297 section must be ranked and included in the plan. Each plan must
298 include a detailed narrative overview describing how the plan
299 was developed, including a description of the methodology used
300 by the department to determine project eligibility, a
301 description of the methodology used to rank projects, the
302 specific scoring system used, the project proposal application
303 form, a copy of each submitted project proposal application form
304 with projects separated by “eligible” and “not eligible,” the
305 total number of project proposals received and deemed eligible,
306 the total funding requested, and the total funding requested for
307 eligible projects.
308 (b) The plan submitted by December 1, 2021, before the
309 comprehensive statewide flood vulnerability and sea-level sea
310 level rise assessment is completed, will be a preliminary plan
311 that includes projects that address addresses risks of flooding
312 and sea-level sea level rise identified in available local
313 government vulnerability assessments and projects submitted by
314 water management districts which mitigate the risks of flooding
315 or sea-level rise on water supplies or water resources of the
316 state. The plan submitted by December 1, 2022, and the plan
317 submitted by December 1, 2023, will be updates an update to the
318 preliminary plan. The plan submitted by December 1, 2024 2023,
319 and each plan submitted by December 1 thereafter, must shall
320 address risks of flooding and sea-level sea level rise
321 identified in the comprehensive statewide flood vulnerability
322 and sea-level sea level rise assessment.
323 (c) Each plan submitted by the department pursuant to this
324 subsection must include the following information for each
325 recommended project:
326 1. A description of the project.
327 2. The location of the project.
328 3. An estimate of how long the project will take to
330 4. An estimate of the cost of the project.
331 5. The cost-share percentage available for the project.
332 6. A summary of the priority score assigned to the project.
333 7. The project sponsor.
334 (d)1. By September 1, 2021, and each September 1
335 thereafter, the following entities counties and municipalities
336 may submit to the department a list of proposed projects that
337 address risks of flooding or sea-level sea level rise identified
338 in vulnerability assessments that meet the requirements of
339 subsection (3): .
340 a. Counties.
341 b. Municipalities.
342 c. Special districts, as defined in s. 189.012, which are
343 responsible for the operation and maintenance of an airport or a
344 seaport facility.
346 For the plans submitted by December 1, 2021; December 1, 2022;
347 and December 1, 2023, such entities may submit projects
348 identified in existing vulnerability assessments which do not
349 comply with subsection (3). A regional resilience entity may
350 also submit such proposed projects to the department pursuant to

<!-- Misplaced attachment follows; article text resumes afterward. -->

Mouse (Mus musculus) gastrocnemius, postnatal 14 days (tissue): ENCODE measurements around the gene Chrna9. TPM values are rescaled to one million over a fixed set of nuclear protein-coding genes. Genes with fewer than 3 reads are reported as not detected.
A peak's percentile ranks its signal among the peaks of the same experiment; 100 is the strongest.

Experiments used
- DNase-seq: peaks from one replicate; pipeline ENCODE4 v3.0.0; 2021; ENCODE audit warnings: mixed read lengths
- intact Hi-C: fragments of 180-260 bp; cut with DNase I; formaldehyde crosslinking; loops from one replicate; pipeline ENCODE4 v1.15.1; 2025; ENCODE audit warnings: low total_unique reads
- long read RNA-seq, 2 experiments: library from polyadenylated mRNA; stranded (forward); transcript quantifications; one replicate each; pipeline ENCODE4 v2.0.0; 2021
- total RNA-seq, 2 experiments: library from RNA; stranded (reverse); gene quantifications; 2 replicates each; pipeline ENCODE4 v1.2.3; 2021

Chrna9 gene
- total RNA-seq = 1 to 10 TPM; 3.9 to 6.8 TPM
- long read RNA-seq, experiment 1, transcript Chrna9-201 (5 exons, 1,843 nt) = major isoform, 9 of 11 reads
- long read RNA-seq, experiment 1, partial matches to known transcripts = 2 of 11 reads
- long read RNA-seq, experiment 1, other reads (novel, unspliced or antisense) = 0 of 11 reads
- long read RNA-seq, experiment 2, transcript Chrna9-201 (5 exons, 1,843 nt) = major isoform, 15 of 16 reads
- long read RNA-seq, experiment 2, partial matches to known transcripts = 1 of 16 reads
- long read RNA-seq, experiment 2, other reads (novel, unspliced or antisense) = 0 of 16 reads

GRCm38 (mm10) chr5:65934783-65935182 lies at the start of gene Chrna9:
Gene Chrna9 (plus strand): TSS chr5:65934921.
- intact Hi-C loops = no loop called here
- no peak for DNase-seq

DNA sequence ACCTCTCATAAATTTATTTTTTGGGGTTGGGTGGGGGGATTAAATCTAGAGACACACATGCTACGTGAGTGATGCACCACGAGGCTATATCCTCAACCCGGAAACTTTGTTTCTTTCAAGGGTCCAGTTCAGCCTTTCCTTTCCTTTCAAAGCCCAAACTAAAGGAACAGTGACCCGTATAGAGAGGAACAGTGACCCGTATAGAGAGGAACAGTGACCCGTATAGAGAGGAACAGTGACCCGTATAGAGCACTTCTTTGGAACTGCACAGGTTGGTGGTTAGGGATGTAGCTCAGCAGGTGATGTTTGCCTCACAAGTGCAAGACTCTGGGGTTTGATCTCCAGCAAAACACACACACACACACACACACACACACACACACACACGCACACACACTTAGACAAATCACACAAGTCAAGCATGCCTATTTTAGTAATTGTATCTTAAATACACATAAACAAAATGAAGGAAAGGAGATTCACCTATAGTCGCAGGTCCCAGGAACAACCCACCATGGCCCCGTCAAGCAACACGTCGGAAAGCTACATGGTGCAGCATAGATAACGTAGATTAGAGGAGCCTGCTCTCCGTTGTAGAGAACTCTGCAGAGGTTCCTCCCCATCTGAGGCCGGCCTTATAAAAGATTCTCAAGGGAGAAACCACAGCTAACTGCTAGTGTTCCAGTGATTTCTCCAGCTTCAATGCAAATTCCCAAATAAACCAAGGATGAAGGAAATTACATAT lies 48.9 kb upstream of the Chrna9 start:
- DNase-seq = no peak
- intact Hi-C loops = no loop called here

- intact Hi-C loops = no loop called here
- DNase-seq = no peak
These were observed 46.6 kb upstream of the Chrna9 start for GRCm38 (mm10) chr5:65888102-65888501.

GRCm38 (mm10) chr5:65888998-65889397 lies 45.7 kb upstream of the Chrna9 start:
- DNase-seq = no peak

351 this subparagraph on behalf of one or more member counties or
353 2. By September 1, 2021, and each September 1 thereafter,
354 the following entities each water management district and flood
355 control district may submit to the department a list of any
356 proposed projects that mitigate the risks of flooding or sea
357 level sea level rise on water supplies or water resources of
358 this the state and a corresponding evaluation of each project: .
359 a. Water management districts.
360 b. Drainage districts.
361 c. Erosion control districts.
362 d. Flood control districts.
363 3. Each project submitted to the department pursuant to
364 this paragraph by a county, municipality, regional resilience
365 entity, water management district, or flood control district for
366 consideration by the department for inclusion in the plan must
368 a. A description of the project.
369 b. The location of the project.
370 c. An estimate of how long the project will take to
372 d. An estimate of the cost of the project.
373 e. The cost-share percentage available for the project.
374 f. The project sponsor.
375 (e) Each project included in the plan must have a minimum
376 50 percent cost share unless the project assists or is within a
377 financially disadvantaged small community. For purposes of this
378 section, the term “financially disadvantaged small community”
380 1. A municipality that has a population of 10,000 or fewer,
381 according to the most recent April 1 population estimates posted
382 on the Office of Economic and Demographic Research’s website,
383 and a per capita annual income that is less than the state’s per
384 capita annual income as shown in the most recent release from
385 the Bureau of the Census of the United States Department of
386 Commerce that includes both measurements; or
387 2. A county that has a population of 50,000 or fewer,
388 according to the most recent April 1 population estimates posted
389 on the Office of Economic and Demographic Research’s website,
390 and a per capita annual income that is less than the state’s per
391 capita annual income as shown in the most recent release from
392 the Bureau of the Census of the United States Department of
393 Commerce that includes both measurements.
394 (f) To be eligible for inclusion in the plan, a project
395 must have been submitted by a county, municipality, regional
396 resilience entity, water management district, or flood control
397 district pursuant to paragraph (d) or must have been identified
398 in the comprehensive statewide flood vulnerability and sea-level